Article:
Long before the days of glamour shots and digital images edited with Photoshop, many traditional film photographers used a method of retouching the original negative with a finely pointed lead pencil to achieve a smooth, desirable skin texture. Drawing on the emulsion side of the negative with a pencil, a retoucher could either add or remove density to correct imperfections, such as wrinkles, blemishes or sagging skin.
This example is a contact print made from a medium-format negative taken by Norman Studio in Natchez, Miss., and found in the Thomas and Joan Gandy Photograph Collection. The photograph shows before and after retouching of a 5×7 inch negative of Miss Pearl Guyton, a long-time history teacher at Natchez High School. Though the photograph is not dated, her clothing and her appearance in the before image and what that might tell us about her age (she was born about 1886 according to the 1940 census) suggest it is from the 1930s.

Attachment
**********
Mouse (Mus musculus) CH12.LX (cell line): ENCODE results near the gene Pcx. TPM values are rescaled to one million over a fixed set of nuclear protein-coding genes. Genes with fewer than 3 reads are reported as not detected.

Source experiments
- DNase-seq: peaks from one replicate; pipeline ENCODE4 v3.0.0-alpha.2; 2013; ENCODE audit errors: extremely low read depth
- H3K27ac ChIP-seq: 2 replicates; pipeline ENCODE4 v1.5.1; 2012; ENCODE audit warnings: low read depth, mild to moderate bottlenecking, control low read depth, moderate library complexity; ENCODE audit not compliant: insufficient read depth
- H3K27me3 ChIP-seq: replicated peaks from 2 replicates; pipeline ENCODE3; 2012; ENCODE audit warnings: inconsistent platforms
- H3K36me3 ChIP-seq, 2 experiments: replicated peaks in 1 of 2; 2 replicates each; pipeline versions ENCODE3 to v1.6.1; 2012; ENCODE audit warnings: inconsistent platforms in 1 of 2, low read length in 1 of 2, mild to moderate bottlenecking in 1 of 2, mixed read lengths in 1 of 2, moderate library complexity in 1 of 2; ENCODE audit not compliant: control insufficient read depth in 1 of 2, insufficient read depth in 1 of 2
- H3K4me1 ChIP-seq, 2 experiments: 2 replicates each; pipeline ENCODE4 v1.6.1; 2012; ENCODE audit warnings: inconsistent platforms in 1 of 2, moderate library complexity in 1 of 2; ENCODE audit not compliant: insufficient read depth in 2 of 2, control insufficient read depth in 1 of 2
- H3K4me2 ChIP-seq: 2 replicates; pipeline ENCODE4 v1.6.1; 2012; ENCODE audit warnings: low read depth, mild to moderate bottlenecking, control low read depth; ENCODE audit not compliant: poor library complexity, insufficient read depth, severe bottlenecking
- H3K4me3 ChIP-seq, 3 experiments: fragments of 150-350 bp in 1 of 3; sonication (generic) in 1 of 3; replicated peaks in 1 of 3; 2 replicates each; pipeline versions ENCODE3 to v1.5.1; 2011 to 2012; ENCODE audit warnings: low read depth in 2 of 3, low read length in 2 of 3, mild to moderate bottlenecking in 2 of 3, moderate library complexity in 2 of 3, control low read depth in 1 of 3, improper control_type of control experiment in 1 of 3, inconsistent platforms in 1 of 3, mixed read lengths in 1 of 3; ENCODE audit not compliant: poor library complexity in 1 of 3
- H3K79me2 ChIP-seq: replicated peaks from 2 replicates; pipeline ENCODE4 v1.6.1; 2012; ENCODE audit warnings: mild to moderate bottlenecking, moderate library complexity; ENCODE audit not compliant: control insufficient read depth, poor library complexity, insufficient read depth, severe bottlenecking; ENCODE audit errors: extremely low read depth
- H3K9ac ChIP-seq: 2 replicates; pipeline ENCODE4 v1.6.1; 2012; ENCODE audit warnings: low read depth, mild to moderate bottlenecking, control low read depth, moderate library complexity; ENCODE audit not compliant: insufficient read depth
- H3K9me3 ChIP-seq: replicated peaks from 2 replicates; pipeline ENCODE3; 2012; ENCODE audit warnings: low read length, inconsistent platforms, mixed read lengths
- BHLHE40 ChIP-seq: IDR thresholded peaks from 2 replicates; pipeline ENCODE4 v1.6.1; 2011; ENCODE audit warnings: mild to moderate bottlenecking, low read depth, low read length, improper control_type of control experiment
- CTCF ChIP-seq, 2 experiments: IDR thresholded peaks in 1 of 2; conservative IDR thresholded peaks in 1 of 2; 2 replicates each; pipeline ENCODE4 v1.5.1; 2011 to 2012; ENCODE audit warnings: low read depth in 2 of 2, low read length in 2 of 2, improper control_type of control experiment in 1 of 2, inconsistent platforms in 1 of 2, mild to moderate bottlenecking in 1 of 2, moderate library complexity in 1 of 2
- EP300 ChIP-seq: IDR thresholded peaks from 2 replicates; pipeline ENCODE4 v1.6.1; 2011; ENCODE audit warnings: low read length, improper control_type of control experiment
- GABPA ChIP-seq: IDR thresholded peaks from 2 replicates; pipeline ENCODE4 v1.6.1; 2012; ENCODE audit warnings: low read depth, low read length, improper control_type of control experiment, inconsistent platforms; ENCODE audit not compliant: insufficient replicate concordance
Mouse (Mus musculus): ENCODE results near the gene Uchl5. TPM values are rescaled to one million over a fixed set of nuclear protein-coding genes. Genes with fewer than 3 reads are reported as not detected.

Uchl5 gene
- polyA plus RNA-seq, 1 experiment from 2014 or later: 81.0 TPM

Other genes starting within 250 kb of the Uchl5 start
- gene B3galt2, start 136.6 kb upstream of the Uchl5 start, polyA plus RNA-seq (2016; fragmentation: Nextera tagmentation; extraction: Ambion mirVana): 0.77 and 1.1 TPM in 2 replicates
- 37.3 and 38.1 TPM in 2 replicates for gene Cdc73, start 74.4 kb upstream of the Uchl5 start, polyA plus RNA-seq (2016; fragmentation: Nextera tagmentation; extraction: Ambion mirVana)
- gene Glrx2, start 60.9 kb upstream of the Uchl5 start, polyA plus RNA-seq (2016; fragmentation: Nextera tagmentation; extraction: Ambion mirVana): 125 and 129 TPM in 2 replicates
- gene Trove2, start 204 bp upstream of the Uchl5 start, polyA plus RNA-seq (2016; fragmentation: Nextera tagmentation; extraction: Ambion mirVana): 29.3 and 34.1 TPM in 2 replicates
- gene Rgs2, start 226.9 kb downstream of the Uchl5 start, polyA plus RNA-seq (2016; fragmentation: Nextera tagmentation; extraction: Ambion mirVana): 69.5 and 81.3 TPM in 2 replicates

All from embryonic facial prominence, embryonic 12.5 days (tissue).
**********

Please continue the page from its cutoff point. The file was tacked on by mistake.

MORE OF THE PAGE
So, you ask, how was this pre-cursor to airbrushing done?
First, a solution of powdered pumice was applied to the emulsion side of the negative to create a “tooth” for the lead. Then, the retoucher blended the uneven tones with a pencil to subtract lines and smooth out the surface of her skin. Miss Guyton looks like a different person with the lines on her face softened and the bags under her eyes erased. The final product is a much more attractive portrait.